Stone was sentenced to over three years in prison in April and has had the charges since deferred. Now, Stone is appealing the Judge’s decision over alleged bias. The President has also signaled that he could be granting Stone an upcoming pardon.

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Multiple states launch lawsuit against Biden’s student-loan forgiveness plan

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Breaking Thursday, the states of Nebraska, Missouri, Arkansas, Kansas, Iowa, and South Carolina joined together to file a lawsuit against President Biden’s administration in order to stop the student loan-forgiveness program from taking effect.

“In addition to being economically unwise and downright unfair, the Biden Administration’s Mass Debt Cancellation is yet another example in a long line of unlawful regulatory actions,” argued the plaintiffs in their filing.

The attorneys general spearheading the legal challenge also submit that “no statute permits President Biden to unilaterally relieve millions of individuals from their obligation to pay loans they voluntarily assumed.”

Biden, however, has argued that he is able to unilaterally cancel student debt to mitigate the economic effects of the coronavirus pandemic. Specifically, writes National Review, a Department of Education memo released by his administration asserts that the HEROES Act,  which passed in 2003 and allows the secretary of education to provide student-debt relief “in connection with a war or other military operation or national emergency,” provides the legal basis for the cancellation.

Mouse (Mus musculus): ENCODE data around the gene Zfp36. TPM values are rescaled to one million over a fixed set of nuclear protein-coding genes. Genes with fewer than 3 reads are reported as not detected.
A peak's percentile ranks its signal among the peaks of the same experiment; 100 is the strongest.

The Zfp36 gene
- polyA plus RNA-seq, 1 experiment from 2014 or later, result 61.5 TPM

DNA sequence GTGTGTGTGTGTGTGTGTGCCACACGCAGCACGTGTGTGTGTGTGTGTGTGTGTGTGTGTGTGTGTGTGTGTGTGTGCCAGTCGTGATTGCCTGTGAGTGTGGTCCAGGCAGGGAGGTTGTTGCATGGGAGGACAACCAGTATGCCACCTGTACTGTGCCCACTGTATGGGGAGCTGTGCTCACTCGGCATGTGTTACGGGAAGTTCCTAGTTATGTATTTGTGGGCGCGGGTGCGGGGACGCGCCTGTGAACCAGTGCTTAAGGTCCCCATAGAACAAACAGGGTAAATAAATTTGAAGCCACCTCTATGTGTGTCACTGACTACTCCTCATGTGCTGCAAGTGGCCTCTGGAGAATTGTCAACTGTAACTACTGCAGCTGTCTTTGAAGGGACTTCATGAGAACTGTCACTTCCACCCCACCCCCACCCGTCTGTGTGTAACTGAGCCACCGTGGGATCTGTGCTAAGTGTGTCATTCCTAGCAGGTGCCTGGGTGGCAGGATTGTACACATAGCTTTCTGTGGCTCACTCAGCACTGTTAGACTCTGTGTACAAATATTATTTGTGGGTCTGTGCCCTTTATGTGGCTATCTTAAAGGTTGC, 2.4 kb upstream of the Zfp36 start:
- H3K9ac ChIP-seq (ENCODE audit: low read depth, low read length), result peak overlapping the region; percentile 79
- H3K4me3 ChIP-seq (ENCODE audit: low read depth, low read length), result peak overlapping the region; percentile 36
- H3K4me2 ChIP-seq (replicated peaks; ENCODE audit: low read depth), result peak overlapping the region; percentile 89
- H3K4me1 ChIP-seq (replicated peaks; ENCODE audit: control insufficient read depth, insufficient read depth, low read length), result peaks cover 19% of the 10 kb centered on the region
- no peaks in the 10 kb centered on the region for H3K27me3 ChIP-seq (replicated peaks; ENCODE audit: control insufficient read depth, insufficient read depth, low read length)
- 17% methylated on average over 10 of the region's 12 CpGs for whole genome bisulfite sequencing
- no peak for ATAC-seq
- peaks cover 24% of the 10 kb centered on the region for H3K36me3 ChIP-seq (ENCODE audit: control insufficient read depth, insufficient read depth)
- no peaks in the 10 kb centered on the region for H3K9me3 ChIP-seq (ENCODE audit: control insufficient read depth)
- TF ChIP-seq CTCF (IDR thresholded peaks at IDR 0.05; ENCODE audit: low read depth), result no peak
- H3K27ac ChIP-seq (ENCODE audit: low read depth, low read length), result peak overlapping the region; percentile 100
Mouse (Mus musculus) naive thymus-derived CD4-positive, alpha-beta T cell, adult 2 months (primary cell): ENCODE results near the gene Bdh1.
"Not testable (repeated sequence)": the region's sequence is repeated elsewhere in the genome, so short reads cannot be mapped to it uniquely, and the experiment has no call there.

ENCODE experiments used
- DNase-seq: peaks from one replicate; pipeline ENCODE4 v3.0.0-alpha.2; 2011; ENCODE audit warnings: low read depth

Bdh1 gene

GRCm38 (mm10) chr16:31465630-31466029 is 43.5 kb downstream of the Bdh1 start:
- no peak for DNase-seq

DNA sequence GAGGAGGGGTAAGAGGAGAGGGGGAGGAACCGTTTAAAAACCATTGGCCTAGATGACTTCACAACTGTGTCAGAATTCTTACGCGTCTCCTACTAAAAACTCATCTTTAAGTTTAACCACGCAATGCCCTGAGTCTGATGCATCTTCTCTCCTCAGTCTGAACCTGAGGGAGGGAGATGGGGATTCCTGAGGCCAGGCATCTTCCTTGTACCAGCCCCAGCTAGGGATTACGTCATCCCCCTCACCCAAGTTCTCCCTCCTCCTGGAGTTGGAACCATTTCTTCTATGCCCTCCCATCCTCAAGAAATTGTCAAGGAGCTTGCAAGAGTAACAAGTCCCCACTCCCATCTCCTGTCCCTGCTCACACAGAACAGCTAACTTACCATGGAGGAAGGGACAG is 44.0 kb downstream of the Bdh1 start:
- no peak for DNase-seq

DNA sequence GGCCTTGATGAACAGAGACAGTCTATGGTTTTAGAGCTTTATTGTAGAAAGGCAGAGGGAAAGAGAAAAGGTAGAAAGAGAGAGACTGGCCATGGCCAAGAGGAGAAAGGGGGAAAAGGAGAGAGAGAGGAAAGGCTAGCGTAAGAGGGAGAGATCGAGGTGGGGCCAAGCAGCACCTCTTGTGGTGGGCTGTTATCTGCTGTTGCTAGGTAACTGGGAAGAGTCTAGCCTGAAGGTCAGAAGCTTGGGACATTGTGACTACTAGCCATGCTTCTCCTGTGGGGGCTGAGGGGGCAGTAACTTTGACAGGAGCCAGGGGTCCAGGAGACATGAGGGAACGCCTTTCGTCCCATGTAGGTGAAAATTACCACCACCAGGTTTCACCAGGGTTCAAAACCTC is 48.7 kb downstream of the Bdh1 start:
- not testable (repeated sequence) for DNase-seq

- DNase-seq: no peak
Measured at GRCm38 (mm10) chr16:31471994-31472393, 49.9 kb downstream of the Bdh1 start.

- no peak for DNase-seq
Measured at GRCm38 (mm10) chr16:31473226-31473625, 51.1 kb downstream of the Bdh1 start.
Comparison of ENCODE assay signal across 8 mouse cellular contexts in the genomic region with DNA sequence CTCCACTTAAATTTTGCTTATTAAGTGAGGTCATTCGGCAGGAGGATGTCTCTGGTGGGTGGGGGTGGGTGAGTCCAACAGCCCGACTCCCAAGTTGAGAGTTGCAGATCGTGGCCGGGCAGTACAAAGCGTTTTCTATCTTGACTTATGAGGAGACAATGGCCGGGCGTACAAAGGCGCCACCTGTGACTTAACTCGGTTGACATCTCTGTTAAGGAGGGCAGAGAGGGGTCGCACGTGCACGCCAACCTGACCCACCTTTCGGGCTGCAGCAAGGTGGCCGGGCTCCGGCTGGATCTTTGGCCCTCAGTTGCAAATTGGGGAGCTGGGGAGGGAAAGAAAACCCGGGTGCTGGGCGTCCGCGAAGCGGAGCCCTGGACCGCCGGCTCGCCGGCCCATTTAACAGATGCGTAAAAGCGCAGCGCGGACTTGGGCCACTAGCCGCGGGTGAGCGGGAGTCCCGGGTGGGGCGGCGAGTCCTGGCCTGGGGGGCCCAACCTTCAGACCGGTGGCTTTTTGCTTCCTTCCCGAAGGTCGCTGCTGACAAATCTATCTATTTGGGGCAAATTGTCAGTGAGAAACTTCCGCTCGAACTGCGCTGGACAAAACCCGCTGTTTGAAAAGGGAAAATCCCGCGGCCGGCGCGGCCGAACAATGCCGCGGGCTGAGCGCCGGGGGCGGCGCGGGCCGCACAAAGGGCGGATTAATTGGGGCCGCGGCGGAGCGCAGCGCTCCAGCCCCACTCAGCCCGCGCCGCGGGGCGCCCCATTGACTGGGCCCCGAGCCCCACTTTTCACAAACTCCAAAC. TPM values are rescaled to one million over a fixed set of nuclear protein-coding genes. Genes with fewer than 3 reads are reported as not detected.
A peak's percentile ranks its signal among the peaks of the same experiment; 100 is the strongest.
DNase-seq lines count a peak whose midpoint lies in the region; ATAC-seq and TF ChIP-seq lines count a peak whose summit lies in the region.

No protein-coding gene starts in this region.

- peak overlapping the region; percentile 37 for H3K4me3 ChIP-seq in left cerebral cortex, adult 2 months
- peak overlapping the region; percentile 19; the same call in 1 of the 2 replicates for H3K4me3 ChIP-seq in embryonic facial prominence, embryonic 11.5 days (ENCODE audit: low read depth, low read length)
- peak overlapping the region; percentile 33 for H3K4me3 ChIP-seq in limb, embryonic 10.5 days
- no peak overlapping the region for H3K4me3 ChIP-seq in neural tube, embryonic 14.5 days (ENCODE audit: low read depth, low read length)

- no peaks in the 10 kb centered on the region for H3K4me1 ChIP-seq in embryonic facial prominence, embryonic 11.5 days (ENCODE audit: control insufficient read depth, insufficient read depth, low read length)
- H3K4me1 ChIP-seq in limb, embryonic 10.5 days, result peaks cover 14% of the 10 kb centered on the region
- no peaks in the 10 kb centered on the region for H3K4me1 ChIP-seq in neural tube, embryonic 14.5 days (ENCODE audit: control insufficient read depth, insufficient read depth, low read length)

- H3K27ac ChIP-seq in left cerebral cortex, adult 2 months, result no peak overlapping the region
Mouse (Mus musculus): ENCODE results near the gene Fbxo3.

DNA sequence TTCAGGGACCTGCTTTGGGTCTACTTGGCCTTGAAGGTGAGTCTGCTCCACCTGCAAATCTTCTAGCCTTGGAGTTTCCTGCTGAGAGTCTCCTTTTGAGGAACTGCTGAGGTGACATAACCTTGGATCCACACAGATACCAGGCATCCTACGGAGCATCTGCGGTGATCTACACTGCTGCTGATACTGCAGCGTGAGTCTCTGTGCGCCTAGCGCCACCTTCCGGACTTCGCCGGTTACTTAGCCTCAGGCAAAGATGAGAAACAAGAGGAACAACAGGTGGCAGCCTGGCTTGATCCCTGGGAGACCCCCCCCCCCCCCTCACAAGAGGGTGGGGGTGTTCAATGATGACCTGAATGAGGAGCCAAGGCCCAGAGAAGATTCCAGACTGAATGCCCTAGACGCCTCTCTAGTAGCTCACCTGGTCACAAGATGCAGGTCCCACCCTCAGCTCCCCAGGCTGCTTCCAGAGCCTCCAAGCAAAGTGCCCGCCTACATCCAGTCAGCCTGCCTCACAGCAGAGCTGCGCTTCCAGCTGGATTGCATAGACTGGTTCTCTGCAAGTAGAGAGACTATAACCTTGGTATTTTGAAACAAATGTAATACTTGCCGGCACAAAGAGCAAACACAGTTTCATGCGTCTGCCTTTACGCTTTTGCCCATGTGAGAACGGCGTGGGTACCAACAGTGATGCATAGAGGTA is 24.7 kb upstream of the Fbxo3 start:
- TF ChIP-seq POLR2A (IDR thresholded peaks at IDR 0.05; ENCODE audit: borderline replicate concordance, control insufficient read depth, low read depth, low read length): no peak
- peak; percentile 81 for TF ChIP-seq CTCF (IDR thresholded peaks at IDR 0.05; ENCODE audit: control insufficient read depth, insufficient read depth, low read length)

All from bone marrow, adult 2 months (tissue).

But, National Review notes that the plaintiffs point out that Biden declared in a recent 60 Minutes interview that “the pandemic is over.”

The legal brief also adds:

“The [HEROES] Act requires ED [Education Department] to tailor any waiver or modification as necessary to address the actual financial harm suffered by a borrower due to the relevant military operation or emergency… This relief comes to every borrower regardless of whether her income rose or fell during the pandemic or whether she is in a better position today as to her student loans than before the pandemic.”

Moreover, they argue that the HEROES Act was designed to allow the secretary to provide relief in individual cases with proper justification.

The first lawsuit against Biden’s executive order came Tuesday from the Pacific Legal Foundation:

“The administration has created new problems for borrowers in at least six states that tax loan cancellation as income. People like Plaintiff Frank Garrison will actually be worse off because of the cancellation. Indeed, Mr. Garrison will face immediate tax liability from the state of Indiana because of the automatic cancellation of a portion of his debt,” wrote PLF in their own brief.

The state-led lawsuit was filed in a federal district court in Missouri, and asks that the court “temporarily restrain and preliminarily and permanently enjoin implementation and enforcement of the Mass Debt Cancellation,” and declare that it “violates the separation of powers established by the U.S. Constitution,” as well as the Administrative Procedure Act.